The Year of the Woman: Empowerment and Decimation

2018 has seemingly been full of successes for women, but it has also been full of horrors. The Little Hawk editors investigate this dynamic.

The Year of the Woman: Empowerment and Decimation

Estella Brady and Mira Bohannan Kumar

On January 21, 2017, an estimated four million Americans protested the beginning of the Trump presidency in what was known as the Women’s March. Over a year and a half later, the momentum from that day is still being carried on in every aspect of American life, from national politics to City High.

Beginning in the fall of 2017, the #MeToo movement reset what was and was not acceptable behavior in the workplace. Following accusation after accusation, hundreds of people guilty of sexual misconduct lost their jobs or the respect many had for them. The truth was finally being revealed about abusers, from co-founder of entertainment company Miramax Harvey Weinstein, to former CBS CEO Les Moonves. The tolerance for those with power abusing it for pleasure and intimidation no longer exists in our society, and that has allowed those who used to be kept from power, to rise to the top on national, record-breaking levels.

The midterms of 2018 are reinforcing the cries that 2018 is the Year of the Woman with ground-breaking nominations and record-breaking numbers. 256 women have been nominated for the elections in November so far: 234 for the House and 22 for the Senate. That total of 256 is made up of 197 Democrats and 59 Republicans. 234 women as nominees for the House is almost double the previous record of 120 in 2016, according to the Center for American Women and Politics at Rutgers.

Those nominees are not only hitting new milestones in gender-oriented numbers, but they’re also breaking barriers in many other aspects of identity. Former Democratic member of the Michigan House of Representatives Rashida Tlaib is running unopposed to become the first Muslim woman ever elected to Congress. Also running to become the first Muslim woman ever elected to Congress is Minnesota state representative Ilhan Omar, who became the first Somali-American Muslim elected to office in 2016.

Beyond race and religion, Gina Ortiz Jones is running to become the first woman to represent the 23rd Congressional District of Texasthe first Filipina-American elected from the district, and the first openly lesbian member of the House.

Even outside of those 256 candidates for Congress, history is being made. Stacey Abrams, former minority leader of the Georgia House, is running to become the first African-American woman governor in American history. In the offices, industries, and government within the United States, change is upon us. Even room 2109 is not immune to this change: this year, the editorial board for the Little Hawk is completely made up of female students.

But in other ways, equality isn’t coming so easily. In the past two months, two young women have been murdered in Iowa, garnering intense media attention. Mollie Tibbetts’ disappearance and murder became a nationwide tragedy, calling attention in every corner of the country, from missing posters in Iowa City businesses to a video made by President Trump. Celia Barquin Arozamena, a golf star at Iowa State University, was murdered on a golf course, and her death caused outrage in Iowa, as well as immense grief to those who knew her at ISU and in her native Spain. (It should be noted that the death of Arozamena, who was allegedly killed by a white American citizen, was not close to as publicized as that of Tibbetts, allegedly murdered by an undocumented immigrant with Mexican citizenship, around which fact President Trump’s video mourning her death centered.)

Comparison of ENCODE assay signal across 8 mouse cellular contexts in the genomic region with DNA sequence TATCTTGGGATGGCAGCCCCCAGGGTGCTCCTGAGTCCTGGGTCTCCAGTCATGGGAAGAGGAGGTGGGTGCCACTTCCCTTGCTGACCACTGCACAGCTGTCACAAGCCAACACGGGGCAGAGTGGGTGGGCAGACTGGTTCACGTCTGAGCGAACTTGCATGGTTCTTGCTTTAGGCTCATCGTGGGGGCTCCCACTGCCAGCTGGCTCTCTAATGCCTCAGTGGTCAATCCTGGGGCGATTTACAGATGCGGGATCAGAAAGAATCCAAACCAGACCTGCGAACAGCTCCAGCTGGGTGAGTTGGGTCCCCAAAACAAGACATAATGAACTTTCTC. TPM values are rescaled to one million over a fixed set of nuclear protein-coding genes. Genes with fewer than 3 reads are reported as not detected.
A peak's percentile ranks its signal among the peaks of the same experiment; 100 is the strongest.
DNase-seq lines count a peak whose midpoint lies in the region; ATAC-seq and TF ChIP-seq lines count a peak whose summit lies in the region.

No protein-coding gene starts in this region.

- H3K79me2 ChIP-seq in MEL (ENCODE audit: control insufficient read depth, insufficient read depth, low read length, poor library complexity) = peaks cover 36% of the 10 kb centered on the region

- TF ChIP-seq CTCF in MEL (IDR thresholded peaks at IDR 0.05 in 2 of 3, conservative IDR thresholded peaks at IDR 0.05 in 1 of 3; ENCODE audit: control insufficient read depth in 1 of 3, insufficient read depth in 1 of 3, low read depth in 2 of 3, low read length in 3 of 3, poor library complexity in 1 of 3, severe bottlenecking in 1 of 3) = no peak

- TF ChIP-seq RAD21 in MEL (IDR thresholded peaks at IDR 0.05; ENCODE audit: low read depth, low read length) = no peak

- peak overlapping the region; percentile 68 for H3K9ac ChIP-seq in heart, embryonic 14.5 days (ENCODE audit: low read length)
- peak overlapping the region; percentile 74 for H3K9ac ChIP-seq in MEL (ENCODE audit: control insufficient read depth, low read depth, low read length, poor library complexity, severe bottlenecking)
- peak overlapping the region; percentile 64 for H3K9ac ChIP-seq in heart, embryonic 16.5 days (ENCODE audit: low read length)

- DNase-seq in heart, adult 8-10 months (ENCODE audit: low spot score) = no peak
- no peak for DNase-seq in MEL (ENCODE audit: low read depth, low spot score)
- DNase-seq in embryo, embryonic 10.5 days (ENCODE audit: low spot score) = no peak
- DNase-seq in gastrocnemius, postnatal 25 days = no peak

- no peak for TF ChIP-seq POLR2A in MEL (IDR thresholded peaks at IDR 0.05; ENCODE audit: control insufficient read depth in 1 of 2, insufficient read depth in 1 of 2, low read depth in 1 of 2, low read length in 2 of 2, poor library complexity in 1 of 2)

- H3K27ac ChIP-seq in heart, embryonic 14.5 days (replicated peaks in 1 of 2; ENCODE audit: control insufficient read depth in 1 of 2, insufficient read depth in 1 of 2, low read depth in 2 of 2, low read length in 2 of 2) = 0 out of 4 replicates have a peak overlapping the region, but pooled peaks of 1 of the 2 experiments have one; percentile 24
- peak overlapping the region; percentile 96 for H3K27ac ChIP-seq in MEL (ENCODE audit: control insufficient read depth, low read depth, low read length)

The deaths of these young women, and the circumstances surrounding them, remind us of a sobering truth: progress drags its heels. Those editors in room 2109 have been told to carry pepper spray, have been followed, have been harassed and catcalled and made frightened and angry, made to feel lesser. In the Year of the Woman, our world has shifted in big ways, but in the small ones it feels disappointingly similar.

Around the world, violence against women is still a very real problem. In conflicts such as those over religious divides, like the Rohingya genocide in Myanmar, many women are molested and killed. Even in times of peace, domestic violence affects predominantly women in vast numbers; according to the World Health Organization, 35% of women worldwide have experienced domestic violence. Women everywhere are still being harassed and catcalled and made frightened and angry, made to feel lesser. These problems won’t disappear immediately when we elect a record numbers of congresswomen; these problems won’t disappear at all if we do not continue to take action.

There is every reason to be hopeful. Domestic violence against women is going down (72% from 1994 to 2011, according to CNN); women’s rights in the workplace and in society are being brought to attention and advanced; the representation gap in politics is slowly being closed. But these divides, these systems of oppression still exist in our world today, and complacency will not solve them; only a concerted and passionate collective effort for change will help us achieve equality. The Year of the Woman is the year that women excel in politics, indeed, but it can also be the year we make things better for all women, everywhere. It can also be the year we rise once more and fight. We must put women on cabinets and benches and seats in government, and we must put women on equal footing. The Year of the Woman is our year: to win, to celebrate, but also to continue the work this world needs.